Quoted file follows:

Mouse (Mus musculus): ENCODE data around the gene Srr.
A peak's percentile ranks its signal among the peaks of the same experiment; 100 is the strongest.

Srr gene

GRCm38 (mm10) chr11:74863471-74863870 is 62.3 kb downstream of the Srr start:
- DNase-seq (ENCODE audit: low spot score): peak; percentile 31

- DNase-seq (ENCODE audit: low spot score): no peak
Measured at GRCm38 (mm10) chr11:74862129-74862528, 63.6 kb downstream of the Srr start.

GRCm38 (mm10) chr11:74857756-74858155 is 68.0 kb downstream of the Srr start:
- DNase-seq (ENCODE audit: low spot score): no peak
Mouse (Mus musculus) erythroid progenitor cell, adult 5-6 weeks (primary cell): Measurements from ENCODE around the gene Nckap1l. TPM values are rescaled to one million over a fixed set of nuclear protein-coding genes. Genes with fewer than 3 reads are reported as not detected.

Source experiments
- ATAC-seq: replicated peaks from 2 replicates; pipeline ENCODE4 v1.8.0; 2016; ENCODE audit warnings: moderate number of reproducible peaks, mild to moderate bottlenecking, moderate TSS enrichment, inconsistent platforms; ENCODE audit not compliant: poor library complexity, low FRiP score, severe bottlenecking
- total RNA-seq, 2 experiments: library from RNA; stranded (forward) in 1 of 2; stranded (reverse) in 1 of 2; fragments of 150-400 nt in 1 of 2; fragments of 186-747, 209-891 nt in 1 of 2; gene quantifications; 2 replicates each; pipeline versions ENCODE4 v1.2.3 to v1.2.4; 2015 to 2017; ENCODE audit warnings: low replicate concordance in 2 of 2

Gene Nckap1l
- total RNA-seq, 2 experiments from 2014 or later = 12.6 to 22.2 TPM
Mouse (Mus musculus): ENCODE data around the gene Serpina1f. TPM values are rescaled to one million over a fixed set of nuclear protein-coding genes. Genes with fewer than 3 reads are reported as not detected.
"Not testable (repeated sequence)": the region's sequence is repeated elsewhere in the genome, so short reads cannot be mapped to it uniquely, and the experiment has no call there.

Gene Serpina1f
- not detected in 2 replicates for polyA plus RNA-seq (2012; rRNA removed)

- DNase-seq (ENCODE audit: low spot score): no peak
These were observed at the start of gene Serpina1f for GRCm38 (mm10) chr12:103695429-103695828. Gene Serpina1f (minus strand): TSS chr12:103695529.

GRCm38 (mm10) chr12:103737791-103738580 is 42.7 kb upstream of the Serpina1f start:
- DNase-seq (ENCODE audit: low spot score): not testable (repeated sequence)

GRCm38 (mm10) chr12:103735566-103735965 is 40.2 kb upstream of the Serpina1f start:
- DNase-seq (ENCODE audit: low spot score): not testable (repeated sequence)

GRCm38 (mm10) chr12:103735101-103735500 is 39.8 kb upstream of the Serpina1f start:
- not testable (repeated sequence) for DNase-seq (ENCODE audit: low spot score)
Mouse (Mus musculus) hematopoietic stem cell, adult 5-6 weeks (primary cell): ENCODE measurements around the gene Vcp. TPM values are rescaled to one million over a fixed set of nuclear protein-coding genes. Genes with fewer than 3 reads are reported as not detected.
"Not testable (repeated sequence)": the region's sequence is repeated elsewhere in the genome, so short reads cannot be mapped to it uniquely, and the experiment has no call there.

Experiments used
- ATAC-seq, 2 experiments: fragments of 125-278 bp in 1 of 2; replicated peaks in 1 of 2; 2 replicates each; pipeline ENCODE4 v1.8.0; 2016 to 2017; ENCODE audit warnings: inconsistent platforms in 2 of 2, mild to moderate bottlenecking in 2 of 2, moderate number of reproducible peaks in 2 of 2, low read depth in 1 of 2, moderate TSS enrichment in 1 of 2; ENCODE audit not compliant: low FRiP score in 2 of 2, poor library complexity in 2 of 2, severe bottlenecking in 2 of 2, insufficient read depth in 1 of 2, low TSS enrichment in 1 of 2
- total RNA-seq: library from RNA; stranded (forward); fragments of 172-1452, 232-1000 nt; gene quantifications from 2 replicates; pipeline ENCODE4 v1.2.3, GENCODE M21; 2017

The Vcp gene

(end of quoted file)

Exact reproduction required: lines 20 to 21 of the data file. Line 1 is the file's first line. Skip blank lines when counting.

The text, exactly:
- DNase-seq (ENCODE audit: low spot score): no peak
These were observed at the start of gene Serpina1f for GRCm38 (mm10) chr12:103695429-103695828. Gene Serpina1f (minus strand): TSS chr12:103695529.